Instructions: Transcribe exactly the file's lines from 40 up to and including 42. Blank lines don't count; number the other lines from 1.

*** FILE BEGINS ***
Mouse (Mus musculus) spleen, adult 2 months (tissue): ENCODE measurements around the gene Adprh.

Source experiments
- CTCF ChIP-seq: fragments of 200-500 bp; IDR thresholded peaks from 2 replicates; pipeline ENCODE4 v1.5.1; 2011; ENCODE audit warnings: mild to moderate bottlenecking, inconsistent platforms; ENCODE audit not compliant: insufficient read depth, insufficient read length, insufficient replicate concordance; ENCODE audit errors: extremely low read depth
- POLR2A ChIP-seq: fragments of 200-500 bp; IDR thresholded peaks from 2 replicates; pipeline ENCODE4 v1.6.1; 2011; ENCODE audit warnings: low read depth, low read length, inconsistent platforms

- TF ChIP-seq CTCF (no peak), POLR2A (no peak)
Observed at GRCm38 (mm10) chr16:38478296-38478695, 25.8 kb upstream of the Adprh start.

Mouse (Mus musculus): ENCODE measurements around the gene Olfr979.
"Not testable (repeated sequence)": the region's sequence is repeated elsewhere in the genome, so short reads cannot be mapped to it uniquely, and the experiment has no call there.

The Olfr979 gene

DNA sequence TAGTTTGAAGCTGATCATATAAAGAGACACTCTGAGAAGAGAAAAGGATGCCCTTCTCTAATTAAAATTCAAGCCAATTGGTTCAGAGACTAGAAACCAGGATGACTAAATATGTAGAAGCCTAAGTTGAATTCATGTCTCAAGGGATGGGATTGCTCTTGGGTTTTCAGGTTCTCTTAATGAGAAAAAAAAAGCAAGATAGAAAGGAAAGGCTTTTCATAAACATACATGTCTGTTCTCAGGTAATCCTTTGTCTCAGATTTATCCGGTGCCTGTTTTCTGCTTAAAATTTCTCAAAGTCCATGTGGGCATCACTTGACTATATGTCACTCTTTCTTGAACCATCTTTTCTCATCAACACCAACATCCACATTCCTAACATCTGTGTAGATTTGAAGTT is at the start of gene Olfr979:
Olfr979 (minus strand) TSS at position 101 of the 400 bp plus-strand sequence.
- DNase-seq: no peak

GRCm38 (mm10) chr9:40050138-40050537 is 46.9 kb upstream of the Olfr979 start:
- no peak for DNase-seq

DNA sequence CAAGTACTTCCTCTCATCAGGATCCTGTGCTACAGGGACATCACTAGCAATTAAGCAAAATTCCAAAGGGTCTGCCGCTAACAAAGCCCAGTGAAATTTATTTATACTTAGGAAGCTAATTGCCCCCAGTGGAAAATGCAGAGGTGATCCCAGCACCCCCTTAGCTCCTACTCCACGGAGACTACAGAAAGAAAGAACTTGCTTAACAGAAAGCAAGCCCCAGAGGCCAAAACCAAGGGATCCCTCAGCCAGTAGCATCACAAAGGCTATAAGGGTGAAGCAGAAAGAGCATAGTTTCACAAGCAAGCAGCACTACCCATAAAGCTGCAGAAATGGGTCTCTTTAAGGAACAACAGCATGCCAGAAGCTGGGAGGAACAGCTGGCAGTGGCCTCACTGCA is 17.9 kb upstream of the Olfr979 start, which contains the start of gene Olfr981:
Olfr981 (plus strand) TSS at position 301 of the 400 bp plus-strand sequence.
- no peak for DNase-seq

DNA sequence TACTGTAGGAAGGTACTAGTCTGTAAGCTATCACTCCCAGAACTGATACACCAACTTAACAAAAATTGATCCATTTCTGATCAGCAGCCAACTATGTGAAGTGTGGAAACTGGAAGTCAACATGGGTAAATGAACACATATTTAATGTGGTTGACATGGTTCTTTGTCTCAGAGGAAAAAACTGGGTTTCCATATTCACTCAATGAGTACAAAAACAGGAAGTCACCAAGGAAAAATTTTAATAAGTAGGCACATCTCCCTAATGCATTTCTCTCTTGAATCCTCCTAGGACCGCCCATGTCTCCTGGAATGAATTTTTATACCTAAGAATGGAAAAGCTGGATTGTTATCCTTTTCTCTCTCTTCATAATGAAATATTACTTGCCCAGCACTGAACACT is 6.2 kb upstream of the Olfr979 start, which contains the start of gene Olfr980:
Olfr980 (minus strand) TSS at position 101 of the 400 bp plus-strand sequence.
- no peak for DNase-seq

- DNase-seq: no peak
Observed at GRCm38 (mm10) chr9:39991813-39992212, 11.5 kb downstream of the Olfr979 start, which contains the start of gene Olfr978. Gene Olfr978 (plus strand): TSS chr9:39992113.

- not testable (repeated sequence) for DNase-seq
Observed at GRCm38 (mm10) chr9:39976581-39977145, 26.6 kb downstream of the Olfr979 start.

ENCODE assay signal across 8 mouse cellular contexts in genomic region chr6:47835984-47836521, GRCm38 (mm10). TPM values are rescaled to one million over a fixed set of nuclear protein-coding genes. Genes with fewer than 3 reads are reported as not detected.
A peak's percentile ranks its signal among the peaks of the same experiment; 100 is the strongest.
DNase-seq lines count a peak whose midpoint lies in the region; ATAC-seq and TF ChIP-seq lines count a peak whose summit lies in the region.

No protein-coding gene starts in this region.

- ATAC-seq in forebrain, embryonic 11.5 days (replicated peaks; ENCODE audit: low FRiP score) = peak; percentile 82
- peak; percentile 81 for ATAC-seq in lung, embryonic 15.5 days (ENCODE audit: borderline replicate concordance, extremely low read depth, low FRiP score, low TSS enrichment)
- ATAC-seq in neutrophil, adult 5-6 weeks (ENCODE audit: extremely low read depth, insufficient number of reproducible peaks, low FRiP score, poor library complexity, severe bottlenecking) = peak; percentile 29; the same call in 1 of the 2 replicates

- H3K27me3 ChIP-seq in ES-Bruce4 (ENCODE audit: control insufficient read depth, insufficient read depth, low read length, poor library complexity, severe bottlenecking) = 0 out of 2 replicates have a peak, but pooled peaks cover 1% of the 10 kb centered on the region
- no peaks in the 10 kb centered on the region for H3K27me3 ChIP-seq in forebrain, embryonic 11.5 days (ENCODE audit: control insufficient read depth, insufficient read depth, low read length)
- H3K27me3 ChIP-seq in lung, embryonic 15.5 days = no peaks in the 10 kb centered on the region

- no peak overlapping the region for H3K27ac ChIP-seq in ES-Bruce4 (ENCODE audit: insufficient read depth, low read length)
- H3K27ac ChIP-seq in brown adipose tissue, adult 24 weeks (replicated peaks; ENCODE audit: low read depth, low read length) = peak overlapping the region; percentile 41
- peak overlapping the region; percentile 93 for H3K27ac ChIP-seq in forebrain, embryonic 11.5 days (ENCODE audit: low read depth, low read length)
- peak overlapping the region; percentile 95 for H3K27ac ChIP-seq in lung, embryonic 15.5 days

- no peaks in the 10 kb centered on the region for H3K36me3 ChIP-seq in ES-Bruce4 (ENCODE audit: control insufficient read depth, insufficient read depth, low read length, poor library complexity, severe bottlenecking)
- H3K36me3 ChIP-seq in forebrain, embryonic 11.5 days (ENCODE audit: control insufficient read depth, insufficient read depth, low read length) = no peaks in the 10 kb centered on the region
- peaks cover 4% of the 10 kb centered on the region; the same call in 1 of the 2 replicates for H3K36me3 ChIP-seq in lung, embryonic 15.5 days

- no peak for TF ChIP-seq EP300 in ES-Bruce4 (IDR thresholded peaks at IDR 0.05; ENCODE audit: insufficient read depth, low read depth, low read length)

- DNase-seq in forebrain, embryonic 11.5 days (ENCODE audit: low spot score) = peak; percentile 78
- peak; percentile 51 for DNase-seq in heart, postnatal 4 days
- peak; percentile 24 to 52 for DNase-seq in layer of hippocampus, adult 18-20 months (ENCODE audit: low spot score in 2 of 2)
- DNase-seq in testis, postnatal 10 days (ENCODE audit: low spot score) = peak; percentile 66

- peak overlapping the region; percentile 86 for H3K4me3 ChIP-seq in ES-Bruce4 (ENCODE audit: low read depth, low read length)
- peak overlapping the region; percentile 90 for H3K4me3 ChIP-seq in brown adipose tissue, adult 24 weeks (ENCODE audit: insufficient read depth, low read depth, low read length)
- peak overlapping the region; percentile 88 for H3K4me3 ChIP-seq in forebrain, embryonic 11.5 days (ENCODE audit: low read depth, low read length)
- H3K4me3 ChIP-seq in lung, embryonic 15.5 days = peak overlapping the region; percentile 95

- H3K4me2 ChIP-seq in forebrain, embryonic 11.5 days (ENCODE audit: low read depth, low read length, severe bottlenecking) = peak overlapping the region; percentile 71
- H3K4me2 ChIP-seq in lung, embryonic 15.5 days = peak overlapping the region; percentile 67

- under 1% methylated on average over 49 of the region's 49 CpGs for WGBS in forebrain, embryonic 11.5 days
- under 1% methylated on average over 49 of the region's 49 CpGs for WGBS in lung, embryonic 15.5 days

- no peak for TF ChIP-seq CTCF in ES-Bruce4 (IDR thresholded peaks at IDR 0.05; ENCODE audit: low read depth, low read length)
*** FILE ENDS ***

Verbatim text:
- H3K36me3 ChIP-seq in forebrain, embryonic 11.5 days (ENCODE audit: control insufficient read depth, insufficient read depth, low read length) = no peaks in the 10 kb centered on the region
- peaks cover 4% of the 10 kb centered on the region; the same call in 1 of the 2 replicates for H3K36me3 ChIP-seq in lung, embryonic 15.5 days

- no peak for TF ChIP-seq EP300 in ES-Bruce4 (IDR thresholded peaks at IDR 0.05; ENCODE audit: insufficient read depth, low read depth, low read length)